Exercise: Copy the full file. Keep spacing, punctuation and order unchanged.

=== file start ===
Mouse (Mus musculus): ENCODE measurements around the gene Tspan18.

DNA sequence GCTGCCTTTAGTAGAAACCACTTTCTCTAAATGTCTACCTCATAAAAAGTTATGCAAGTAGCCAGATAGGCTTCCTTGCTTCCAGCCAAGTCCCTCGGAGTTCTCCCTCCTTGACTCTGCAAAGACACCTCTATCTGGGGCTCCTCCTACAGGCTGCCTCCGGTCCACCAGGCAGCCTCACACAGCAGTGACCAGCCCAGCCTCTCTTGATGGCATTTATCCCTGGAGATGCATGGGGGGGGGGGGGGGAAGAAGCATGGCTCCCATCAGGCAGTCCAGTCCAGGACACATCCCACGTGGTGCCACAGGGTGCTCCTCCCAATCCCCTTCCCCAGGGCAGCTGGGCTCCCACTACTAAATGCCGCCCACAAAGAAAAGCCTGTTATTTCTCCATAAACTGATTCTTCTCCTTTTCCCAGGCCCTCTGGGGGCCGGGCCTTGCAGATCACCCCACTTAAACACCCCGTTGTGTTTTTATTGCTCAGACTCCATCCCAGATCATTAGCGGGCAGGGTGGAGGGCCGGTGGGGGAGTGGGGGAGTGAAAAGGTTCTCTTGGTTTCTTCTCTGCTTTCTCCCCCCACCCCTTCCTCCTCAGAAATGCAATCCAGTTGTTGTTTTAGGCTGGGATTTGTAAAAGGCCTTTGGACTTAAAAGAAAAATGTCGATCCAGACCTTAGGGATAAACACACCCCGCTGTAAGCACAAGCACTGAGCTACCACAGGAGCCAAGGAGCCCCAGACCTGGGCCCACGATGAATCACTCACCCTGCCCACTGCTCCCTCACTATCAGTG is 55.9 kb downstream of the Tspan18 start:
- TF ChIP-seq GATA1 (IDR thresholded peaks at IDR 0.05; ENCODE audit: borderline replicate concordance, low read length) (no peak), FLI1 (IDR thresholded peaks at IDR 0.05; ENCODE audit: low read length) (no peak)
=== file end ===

Mouse (Mus musculus): ENCODE measurements around the gene Tspan18.

DNA sequence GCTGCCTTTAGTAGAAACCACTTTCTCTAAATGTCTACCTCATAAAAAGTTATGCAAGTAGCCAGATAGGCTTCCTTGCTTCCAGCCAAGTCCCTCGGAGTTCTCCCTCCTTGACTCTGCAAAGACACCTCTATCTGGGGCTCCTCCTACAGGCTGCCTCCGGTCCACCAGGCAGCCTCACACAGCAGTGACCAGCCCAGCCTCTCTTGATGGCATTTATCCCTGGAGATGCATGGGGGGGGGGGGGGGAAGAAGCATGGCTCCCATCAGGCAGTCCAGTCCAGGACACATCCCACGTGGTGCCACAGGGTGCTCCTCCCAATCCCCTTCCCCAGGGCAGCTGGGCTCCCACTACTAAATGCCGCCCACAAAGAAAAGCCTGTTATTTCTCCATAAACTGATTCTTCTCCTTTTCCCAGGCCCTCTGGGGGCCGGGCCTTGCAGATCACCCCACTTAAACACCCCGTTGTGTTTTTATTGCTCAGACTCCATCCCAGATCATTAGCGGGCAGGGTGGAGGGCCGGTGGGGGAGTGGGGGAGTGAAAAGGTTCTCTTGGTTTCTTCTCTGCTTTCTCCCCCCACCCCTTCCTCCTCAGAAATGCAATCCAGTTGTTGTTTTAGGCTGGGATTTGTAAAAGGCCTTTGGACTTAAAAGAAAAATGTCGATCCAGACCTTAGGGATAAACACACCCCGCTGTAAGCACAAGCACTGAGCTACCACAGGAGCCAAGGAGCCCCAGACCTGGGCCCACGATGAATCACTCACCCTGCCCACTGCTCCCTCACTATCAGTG is 55.9 kb downstream of the Tspan18 start:
- TF ChIP-seq GATA1 (IDR thresholded peaks at IDR 0.05; ENCODE audit: borderline replicate concordance, low read length) (no peak), FLI1 (IDR thresholded peaks at IDR 0.05; ENCODE audit: low read length) (no peak)